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know a hawk from a handsaw
To be able to tell two things apart. The phrase comes from Shakespeare's Hamlet. Of course I know which twin is which, I know a hawk from a handsaw, after all!
know chalk from cheese
To be able to tell two things apart (especially by recognizing their differences). Of course I know which twin is which, I know chalk from cheese, after all! Leah has a beauty mark under her left eye, and Deena doesn't.
know for a fact
To have definitive knowledge of something. I know for a fact that he cheats in cards! I saw the ace up his sleeve. My mom says she knows for a fact that I'm getting the internship at her company, but I won't believe it until the recruiter calls me.
know (something) inside and out
To be well-versed in and/or very familiar with something. I'm ready for this exam—I know genetics inside and out! I think Mary will do great at the audition, now that she knows the dance inside and out. These cabbies know the city streets inside and out.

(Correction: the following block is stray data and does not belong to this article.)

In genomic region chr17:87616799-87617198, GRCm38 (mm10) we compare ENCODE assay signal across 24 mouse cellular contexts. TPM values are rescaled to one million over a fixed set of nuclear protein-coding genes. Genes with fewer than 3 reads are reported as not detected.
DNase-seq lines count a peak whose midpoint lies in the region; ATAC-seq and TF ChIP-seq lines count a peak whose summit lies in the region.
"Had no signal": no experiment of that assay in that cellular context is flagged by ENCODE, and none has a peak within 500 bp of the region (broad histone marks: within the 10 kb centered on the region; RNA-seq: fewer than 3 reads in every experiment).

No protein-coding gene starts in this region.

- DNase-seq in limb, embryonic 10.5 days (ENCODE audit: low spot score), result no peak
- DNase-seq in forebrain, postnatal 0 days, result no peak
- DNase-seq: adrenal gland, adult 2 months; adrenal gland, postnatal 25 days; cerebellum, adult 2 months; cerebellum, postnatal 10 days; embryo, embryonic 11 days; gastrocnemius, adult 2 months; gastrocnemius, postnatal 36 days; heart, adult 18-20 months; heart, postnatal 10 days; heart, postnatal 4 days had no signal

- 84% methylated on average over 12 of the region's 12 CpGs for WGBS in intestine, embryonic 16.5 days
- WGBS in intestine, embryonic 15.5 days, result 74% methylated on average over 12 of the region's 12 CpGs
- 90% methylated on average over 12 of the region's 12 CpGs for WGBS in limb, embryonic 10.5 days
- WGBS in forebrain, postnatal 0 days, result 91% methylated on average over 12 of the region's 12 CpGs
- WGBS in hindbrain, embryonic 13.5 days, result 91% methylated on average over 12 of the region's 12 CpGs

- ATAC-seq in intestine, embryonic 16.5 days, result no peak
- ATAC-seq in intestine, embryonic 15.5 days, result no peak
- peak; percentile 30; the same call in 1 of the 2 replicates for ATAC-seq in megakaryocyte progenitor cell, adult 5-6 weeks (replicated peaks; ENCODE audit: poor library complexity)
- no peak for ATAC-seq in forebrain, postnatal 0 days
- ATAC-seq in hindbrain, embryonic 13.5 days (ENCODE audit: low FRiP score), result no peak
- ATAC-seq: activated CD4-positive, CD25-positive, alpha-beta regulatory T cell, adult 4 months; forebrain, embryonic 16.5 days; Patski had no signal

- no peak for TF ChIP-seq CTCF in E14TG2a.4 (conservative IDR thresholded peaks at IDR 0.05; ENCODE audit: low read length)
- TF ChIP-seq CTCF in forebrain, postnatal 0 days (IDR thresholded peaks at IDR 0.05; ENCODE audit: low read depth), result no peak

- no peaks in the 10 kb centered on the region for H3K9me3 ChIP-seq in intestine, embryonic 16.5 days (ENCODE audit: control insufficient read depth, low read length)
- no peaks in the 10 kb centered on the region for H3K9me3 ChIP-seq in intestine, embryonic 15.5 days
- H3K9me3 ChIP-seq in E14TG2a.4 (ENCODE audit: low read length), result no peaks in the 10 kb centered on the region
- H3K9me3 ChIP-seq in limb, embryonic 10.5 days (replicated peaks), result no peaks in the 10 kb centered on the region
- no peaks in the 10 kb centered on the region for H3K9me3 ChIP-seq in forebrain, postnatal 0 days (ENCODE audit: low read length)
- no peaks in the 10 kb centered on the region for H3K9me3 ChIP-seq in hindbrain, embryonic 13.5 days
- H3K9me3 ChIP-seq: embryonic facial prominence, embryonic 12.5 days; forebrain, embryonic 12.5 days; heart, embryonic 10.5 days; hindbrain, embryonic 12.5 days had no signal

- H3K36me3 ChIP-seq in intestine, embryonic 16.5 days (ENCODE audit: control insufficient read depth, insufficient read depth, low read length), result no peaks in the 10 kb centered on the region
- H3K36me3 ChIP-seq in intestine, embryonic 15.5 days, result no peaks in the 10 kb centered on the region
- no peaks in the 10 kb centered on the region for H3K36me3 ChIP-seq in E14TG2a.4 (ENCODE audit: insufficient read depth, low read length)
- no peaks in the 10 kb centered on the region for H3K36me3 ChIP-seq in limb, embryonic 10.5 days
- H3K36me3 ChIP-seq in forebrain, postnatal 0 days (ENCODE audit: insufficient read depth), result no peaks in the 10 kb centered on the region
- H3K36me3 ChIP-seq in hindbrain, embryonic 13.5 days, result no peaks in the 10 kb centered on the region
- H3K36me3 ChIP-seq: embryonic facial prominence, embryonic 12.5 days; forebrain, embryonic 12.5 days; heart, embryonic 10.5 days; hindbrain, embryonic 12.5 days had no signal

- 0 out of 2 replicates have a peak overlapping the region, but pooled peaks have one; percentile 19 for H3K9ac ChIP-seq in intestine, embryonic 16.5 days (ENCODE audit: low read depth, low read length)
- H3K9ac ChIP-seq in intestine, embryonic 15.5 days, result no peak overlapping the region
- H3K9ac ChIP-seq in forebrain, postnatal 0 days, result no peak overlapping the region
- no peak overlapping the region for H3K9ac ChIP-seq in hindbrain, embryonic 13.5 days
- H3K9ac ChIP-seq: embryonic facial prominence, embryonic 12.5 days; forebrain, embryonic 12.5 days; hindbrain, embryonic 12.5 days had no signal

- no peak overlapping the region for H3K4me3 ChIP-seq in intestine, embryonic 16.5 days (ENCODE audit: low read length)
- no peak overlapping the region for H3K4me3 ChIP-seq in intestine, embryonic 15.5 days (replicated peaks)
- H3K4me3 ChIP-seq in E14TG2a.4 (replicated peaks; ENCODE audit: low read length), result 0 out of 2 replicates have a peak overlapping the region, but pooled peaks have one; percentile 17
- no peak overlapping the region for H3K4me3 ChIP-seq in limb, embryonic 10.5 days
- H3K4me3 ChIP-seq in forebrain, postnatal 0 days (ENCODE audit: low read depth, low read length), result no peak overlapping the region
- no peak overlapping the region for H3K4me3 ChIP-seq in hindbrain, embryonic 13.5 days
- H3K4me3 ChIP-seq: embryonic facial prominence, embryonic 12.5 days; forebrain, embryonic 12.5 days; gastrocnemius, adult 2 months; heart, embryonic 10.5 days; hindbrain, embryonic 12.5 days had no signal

know (one's) beans
To be knowledgable about and/or very familiar with something. I had no idea you were such a good piano player—you really know your beans!
To have a familiarity with someone; to know who someone is. Such familiarity can range from close friendship to having only met someone once. Oh yeah, I know Mr. Meyers, he used to be my neighbor. He knew Vanessa long before she became a famous singer.
See also: know
know what's o'clock
To be attentive and aware of all that is going on. Those students thought they could get away with cheating in my class, huh? Too bad I know what's o'clock!
See also: know
know which way the wind blows
To be able to anticipate how a certain course or situation is likely to develop. These politicians know which way the wind blows regarding public opinion on the issue, and you can bet they'll vote accordingly.